Consider private patrols downtown? Absolutely

The city should take a serious and responsible look at hiring a
private security firm to patrol downtown. It appears to be working
in Santa Cruz.
The city should take a serious and responsible look at hiring a private security firm to patrol downtown. It appears to be working in Santa Cruz.

Santa Cruz has hired three security officers from First Alarm to patrol downtown at a cost of $5,000 per month, according to the Santa Cruz Sentinel. The guards, who are unarmed, handle minor issues and are in regular radio contact with city police. Both Chief of Police Kevin Vogel and Downtown Association President Emily Bernard Coonerty have positive things to say about the results.

Those reviews, viewed in the light of the minimal cost, make the topic worthy of serious consideration. Gilroy has to find ways to get more bang for its buck. If Gilroy Police Officers are too busy to park the car, get out and walk around the downtown area getting to know merchants and trouble spots, then alternatives need to be considered. Friendly, conscientous security guards could be the answer and might be the answer for other problem spots.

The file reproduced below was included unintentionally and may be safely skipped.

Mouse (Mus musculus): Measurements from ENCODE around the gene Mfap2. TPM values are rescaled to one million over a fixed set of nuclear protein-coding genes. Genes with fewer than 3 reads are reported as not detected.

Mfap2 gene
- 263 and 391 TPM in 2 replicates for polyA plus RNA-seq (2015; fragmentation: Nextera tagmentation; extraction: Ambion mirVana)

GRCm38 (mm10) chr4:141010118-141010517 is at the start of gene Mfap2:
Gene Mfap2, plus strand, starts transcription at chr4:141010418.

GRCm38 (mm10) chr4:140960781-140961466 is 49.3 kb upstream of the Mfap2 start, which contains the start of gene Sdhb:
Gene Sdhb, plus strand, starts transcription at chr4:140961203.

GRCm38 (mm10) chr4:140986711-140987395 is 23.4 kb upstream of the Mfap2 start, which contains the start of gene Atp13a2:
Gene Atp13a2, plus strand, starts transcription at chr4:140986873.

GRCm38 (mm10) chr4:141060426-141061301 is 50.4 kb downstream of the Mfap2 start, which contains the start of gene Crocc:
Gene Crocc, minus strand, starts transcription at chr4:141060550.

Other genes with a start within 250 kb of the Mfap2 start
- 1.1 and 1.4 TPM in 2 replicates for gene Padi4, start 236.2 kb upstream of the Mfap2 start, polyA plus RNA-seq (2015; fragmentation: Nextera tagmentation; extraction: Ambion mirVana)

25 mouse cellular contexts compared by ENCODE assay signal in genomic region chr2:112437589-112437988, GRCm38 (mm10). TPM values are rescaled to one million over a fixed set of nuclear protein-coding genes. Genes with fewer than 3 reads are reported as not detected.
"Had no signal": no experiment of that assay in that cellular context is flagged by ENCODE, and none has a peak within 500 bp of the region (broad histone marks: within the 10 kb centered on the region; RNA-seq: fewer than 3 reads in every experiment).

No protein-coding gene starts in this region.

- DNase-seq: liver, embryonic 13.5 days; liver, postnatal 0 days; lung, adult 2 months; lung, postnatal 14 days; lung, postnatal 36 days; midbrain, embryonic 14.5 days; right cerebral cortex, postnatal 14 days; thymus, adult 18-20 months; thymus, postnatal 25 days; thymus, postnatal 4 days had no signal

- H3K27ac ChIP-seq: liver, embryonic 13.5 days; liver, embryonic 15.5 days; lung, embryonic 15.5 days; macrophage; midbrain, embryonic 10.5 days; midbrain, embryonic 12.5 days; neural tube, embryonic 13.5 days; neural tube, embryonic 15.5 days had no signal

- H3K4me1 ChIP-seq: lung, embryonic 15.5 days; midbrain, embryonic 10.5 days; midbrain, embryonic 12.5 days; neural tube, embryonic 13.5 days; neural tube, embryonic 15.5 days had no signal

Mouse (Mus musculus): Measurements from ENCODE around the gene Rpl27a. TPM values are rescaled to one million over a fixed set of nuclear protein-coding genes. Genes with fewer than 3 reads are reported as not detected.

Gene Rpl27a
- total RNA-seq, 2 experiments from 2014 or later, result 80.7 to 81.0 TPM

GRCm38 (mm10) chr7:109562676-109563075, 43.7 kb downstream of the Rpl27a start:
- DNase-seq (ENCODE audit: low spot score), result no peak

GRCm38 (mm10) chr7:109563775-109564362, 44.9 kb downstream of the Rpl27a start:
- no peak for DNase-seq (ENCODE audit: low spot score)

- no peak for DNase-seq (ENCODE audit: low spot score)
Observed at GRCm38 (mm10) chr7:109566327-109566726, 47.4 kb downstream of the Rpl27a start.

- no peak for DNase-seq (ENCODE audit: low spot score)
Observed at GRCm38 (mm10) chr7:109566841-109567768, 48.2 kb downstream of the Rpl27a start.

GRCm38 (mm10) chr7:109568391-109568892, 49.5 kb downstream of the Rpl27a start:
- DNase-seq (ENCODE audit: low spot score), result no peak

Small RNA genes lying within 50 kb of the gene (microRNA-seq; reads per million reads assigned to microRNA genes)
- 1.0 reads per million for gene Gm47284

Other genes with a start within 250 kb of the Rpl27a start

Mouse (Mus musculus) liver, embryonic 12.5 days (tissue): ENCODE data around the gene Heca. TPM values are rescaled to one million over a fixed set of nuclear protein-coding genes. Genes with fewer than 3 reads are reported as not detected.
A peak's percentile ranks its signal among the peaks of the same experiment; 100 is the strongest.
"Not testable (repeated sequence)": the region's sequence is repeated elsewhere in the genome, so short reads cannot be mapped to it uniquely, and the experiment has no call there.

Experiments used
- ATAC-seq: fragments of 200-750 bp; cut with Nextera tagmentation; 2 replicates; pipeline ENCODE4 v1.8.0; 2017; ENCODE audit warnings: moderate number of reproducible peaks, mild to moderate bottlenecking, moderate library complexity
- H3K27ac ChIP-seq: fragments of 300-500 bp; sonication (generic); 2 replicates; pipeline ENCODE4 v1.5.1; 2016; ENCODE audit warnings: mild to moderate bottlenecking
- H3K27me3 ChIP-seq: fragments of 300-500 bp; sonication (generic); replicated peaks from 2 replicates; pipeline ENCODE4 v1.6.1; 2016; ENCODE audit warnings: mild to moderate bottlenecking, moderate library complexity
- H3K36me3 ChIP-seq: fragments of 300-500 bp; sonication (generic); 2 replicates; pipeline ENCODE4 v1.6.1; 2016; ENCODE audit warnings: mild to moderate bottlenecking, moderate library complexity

How much, for example, did the city spend cleaning up the volumnious, nasty graffiti at the skate park at Las Animas Veterans Park? Thousands, no doubt, in staff time and materials. Perhaps there are ways that a private security firm could augment and assist with making Gilroy a safer and better place to live.

That is the goal: What’s the best way to spend city tax dollars for the benefit of the residents.

With private security, there are no burdensome overtime, benefit or pension costs, yet there would be a professional “force” of additional eyes and ears in contact with our police officers.

At the insistence of the Council, Chief Denise Turner could fashion a Downtown Policing Plan that incorporates the use of security patrols to augment sworn officers and the city could test that plan for six months at little cost.

It sure seems like an opportunity to consider a creative solution to stemming crime in an area that could use extra eyes and ears. A Downtown Policing Plan would put the focus on a specific area and the results could be measured in crime stats and reported to the City Council for review.

At the very least, it’s worth serious consideration. The newly seated City Council must reconsider the same-old, same-old methods in tackling Gilroy’s problems. Common sense and a shortage of cash dictate that.

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